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Swiss Re to pay off debt and take on more investment risk

Swiss Re said it would shift $3bn of economic capital into higher-yielding investments and pay down $4bn of debt by 2016 in an investor day presentation.

The company's CFO George Quinn said today (24 June) that it would look to grow regular dividends, but there was no mention of any significant capital returns to shareholders.

"The [company's] capital strength affords us competitive advantage," Quinn said. "We do not intend to give this advantage up."

Although Swiss Re can obtain debt cheaply in the current environment, Quinn explained that paying down leverage would bring about significant gains in conjunction with its move into higher-yielding investments.

Because its current conservative portfolio - which is heavily focused on government debt and cash - yields so little, even maintaining cheap debt comes at a cost.

It will pay down letters of credit, senior debt and, to a lesser extent, subordinated debt, while slightly increasing contingent capital facilities.

Quinn indicated that Swiss Re would shift $5bn into investment grade bonds and $2bn into equities.

Swiss Re said this strategy would particularly help its life and health reinsurance unit to boost returns. It plans to lift the unit's return on equity to 10-12 percent by 2015 from the current mid-single-digit range.

However, in the short-term returns will be hit by a $500mn charge to be taken in 2014 against a book of US life reinsurance policies written before 2004.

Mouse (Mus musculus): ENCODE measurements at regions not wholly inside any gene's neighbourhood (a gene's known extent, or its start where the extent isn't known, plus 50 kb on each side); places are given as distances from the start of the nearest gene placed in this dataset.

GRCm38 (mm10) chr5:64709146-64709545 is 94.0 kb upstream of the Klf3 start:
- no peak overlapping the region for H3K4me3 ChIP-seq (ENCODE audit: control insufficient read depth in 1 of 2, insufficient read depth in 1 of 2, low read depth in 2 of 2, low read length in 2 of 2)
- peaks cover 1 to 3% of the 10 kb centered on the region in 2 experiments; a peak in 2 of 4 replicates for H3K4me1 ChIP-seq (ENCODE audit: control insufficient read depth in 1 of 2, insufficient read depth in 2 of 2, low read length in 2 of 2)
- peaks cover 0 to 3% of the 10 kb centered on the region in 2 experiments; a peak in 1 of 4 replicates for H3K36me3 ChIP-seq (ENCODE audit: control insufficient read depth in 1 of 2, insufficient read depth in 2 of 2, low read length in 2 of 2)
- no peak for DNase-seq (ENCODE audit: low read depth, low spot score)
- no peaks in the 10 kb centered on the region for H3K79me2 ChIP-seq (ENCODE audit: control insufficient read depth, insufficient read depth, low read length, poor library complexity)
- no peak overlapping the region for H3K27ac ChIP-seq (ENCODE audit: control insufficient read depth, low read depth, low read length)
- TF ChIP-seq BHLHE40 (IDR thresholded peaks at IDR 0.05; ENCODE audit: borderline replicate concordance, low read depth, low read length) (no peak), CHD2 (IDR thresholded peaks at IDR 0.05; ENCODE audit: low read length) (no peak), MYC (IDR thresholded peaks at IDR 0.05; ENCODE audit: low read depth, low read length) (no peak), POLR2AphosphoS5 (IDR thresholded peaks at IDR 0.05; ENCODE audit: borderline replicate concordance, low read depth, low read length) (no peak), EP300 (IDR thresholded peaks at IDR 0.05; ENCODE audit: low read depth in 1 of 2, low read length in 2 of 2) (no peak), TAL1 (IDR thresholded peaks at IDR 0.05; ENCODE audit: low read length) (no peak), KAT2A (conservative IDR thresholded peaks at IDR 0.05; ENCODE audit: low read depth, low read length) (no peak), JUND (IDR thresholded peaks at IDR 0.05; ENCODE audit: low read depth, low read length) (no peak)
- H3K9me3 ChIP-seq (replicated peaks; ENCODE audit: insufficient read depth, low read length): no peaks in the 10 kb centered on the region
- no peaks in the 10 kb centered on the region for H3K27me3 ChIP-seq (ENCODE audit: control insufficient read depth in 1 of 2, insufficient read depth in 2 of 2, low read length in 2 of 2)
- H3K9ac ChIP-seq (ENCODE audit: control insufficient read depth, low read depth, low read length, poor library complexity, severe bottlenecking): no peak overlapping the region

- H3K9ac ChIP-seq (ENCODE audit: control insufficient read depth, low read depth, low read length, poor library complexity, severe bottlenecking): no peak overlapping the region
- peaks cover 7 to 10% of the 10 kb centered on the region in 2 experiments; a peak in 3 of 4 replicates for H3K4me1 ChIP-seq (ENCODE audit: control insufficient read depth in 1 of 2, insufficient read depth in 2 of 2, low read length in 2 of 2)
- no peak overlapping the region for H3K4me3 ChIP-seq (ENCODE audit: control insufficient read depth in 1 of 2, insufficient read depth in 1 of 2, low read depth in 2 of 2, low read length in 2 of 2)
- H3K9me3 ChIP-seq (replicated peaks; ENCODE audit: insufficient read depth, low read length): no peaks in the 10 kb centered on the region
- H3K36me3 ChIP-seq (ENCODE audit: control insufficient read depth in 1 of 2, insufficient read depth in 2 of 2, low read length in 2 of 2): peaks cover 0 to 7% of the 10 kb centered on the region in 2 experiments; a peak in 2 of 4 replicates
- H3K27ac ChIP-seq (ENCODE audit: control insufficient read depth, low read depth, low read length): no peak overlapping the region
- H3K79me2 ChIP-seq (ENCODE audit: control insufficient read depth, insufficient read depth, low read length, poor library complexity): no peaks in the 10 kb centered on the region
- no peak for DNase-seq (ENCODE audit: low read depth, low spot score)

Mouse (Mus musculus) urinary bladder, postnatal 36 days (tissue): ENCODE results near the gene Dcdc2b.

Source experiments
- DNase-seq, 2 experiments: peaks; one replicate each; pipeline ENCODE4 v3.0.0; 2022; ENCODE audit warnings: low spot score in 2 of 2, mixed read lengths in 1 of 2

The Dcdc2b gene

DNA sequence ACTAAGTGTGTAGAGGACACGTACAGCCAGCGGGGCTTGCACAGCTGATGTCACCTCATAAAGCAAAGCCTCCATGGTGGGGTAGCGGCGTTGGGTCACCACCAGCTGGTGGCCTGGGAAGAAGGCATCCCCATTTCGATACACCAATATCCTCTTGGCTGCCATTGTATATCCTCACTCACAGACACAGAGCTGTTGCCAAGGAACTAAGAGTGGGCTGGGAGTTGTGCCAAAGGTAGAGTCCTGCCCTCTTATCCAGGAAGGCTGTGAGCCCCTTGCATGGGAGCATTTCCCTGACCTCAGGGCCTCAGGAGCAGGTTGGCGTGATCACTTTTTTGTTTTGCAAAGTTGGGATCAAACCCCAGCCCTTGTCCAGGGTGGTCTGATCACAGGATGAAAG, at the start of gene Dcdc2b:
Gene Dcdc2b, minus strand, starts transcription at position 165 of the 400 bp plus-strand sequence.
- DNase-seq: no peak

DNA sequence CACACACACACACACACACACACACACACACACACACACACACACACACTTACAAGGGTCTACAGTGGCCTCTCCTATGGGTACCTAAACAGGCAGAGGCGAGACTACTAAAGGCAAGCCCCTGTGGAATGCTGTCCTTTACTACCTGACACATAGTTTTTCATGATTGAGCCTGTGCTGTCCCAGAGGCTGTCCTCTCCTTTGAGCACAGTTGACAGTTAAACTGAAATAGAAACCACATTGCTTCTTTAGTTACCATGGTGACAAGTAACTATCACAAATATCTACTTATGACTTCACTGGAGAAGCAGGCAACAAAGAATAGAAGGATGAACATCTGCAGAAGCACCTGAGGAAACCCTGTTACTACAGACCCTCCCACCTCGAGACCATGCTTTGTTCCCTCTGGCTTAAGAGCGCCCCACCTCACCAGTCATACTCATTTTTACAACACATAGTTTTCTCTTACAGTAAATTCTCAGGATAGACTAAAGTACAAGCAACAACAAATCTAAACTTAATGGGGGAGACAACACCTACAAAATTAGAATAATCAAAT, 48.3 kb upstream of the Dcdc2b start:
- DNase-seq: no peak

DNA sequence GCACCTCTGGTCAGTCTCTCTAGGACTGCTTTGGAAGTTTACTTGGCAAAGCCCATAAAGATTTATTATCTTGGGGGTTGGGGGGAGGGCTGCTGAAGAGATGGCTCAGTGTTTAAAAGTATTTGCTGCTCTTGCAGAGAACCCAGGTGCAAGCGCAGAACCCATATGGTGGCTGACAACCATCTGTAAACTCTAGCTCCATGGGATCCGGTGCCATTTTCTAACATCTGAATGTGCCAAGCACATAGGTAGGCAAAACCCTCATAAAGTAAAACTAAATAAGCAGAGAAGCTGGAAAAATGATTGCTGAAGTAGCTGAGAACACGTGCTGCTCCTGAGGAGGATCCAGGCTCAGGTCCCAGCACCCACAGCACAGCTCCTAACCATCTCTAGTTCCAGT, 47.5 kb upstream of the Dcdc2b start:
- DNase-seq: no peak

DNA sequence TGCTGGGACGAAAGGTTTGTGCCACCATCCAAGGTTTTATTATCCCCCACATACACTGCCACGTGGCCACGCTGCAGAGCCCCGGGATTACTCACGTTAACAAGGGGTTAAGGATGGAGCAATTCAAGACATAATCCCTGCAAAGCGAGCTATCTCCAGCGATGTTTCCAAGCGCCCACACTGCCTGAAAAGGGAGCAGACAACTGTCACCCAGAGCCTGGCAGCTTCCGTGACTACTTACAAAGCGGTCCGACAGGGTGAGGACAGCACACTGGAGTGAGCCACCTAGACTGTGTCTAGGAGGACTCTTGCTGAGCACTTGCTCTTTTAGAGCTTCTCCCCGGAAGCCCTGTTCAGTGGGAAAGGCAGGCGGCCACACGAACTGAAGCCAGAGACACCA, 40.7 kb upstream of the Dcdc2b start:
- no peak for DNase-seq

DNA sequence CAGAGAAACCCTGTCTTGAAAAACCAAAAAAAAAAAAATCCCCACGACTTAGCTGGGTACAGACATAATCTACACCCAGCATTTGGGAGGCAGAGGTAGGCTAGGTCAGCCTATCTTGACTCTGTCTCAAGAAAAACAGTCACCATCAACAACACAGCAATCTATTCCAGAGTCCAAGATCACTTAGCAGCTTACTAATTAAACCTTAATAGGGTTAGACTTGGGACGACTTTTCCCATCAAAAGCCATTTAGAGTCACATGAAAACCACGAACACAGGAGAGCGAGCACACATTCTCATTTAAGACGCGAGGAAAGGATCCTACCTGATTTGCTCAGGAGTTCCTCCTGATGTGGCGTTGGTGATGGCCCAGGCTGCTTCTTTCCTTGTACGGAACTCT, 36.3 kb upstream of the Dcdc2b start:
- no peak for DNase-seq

Earlier this year Swiss Re unwound a reinsurance agreement concluded with Berkshire Hathaway on this portfolio after the US firm disputed the contract.

Swiss Re also plans to achieve $250mn-$300mn of cost savings by 2015 compared to last year, which it said would come more from a focus on productivity than planned cost-cutting. It said the expense ratio should also benefit from its expansionary underwriting tactics.

In terms of expanding its underwriting portfolio, Swiss Re said it would target corporate solutions (insurance) business, longevity and health, and high-growth markets.

Premiums from high-growth markets make up 15 percent of the reinsurer's group premiums and it hopes to grow this business to make up 20-25 percent of premiums by 2015.

"This is a real present-day opportunity for profitable growth," Quinn said, pointing out that these markets make up 11 percent of its profits today.

Quinn agreed with recent market commentary that expanding alternative capital was expected to put pressure on nat cat margins.

However, natural catastrophe cover was also expected to be a fast-growing market.

"I think we'll see this when we complete the July 1 renewals," he added.

Quinn added that the trend for alternative capital would have a disproportionate impact on smaller reinsurers.

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